I was disheartened by this and questioned if the paper was suitable for publication. However, I decided to ask for feedback from Australian Professor Kylie Agllias, who is one of the top estrangement researchers and author of the book “Family Estrangement: A Matter of Perspective” (Agllias, 2016). To my surprise, she returned my mail within a few hours, agreed to read the paper, and we scheduled a Zoom call. Her feedback was: 1) the paper represented my own unique perspective and was an important addition to the field; 2) there was nothing wrong with the paper and it just needed to find the right home; and 3) avoid journals that have already explored estrangement. These supportive words inspired me to keep going, and I sought out journals with an emphasis on family or broader societal studies and who might have an interest in estrangement. After three subsequent rejections, I discovered The Family Journal, which was happy to accept it after a few minor changes. In fact, I feel the previous revisions enhanced the quality of the paper and made it easier for the journal to accept it.

After it was published, there was no immediate impact, although the findings in the paper eventually led me to develop a model on how to identify the key characteristics of each estrangement and use this to determine the specific challenges each client might be facing. I have now taught this to over 100 therapists and estranged individuals globally. Over a year after publication, I was surprised to be contacted by a senior social worker in the HSE who found my research. He oversaw a group of therapists within the NCS and requested that I deliver estrangement training to them. Around this time, a colleague suggested that I expand the training material I had created to accompany the course into a full book. As with the paper, I contacted various publishers and was met with many rejections. After the initial frustration, each rejection prompted me to refine both the proposed content and the target audience, and eventually I contacted Routledge, who were interested in a clinical guide to working with estrangement. I finally submitted my manuscript, entitled “Navigating Family Estrangement”, in September 2023, and the book should be out sometime in 2024. With 68% of estranged adults feeling there is a stigma surrounding estrangement (Blake et al., 2015), I also hope to develop more training programs to educate various organisations on the complexity of estrangement and its often-devastating psychological, relational, and social impact. This will hopefully allow more individuals and families to share their experiences without fear of judgment and access the necessary supports they need to recover.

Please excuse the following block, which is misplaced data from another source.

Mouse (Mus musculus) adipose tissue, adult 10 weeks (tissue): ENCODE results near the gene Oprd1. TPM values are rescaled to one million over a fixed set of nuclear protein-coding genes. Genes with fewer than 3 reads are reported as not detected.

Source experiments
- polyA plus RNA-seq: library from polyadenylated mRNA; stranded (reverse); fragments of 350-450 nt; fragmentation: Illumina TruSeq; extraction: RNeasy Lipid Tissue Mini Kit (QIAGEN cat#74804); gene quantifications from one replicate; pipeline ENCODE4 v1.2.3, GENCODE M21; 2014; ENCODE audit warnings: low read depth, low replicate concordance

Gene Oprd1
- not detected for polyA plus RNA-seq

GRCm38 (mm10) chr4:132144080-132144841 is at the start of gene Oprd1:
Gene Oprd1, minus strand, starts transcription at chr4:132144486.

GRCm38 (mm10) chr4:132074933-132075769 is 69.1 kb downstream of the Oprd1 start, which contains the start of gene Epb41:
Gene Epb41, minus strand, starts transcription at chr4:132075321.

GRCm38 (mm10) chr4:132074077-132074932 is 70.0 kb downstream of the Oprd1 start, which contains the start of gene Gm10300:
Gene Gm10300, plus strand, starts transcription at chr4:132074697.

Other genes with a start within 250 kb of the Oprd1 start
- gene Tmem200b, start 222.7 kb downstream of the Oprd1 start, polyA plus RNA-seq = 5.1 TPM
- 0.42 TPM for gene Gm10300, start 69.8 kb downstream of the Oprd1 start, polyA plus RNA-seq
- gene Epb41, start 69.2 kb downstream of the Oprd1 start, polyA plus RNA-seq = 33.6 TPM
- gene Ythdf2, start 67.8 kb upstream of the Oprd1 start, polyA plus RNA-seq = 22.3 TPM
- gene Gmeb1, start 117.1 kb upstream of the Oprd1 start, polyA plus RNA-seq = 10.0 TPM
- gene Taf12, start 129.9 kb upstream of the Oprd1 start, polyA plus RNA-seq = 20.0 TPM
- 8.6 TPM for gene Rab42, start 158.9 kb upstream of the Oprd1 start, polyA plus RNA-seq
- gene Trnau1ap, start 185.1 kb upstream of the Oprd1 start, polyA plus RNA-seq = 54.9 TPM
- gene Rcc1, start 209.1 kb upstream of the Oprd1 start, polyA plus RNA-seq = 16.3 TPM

On reflection, the many rejections I experienced along the way ultimately had a strongly positive effect on the course of my professional life, and if anyone is considering getting a paper published, please do not see rejections as anything more than a guide on areas to focus on and to strengthen their resolve.

Key Points

  • Respect the broader importance and potential impact of the chosen topic or research.
  • Find the right publisher, and this could be a journal that has not published on the topic before but has a general interest in similar fields.
  • Follow the journal guidelines tightly, as each will have its own and will expect strict adherence.
  • Do not be afraid to contact other published authors for feedback and advice.
  • Accept that rejections are part of the process.
  • Also, accept that revisions are part of the process and will eventually improve the paper.
  • Decide if they are prepared to pay or not, as this is a personal choice.
  • Promote the paper; the work deserves to be seen, so put it out there. Even after publishing, the work might not find an audience for a while.
  • Let the entire process guide and influence the direction of the work.


Agllias, K. (2016, October 6). Family Estrangement: A Matter of Perspective. Routledge.

Blake, L., Bland, B., & Golombok, S. (2015). Hidden Voices: Family Estrangement In Adulthood. In Stand Alone.

Ipsos MORI & Stand Alone. (2014). Family Estrangement Survey for Stand Alone. In RESEARCH3.pdf.

Melvin, K., & Hickey, J. (2021, August 31). The Changing Impact and Challenges of Familial Estrangement. The Family Journal, 30(3), 348–356.

Pillemer, K. (2020, September 8). Fault Lines: Fractured Families and How to Mend Them. Avery.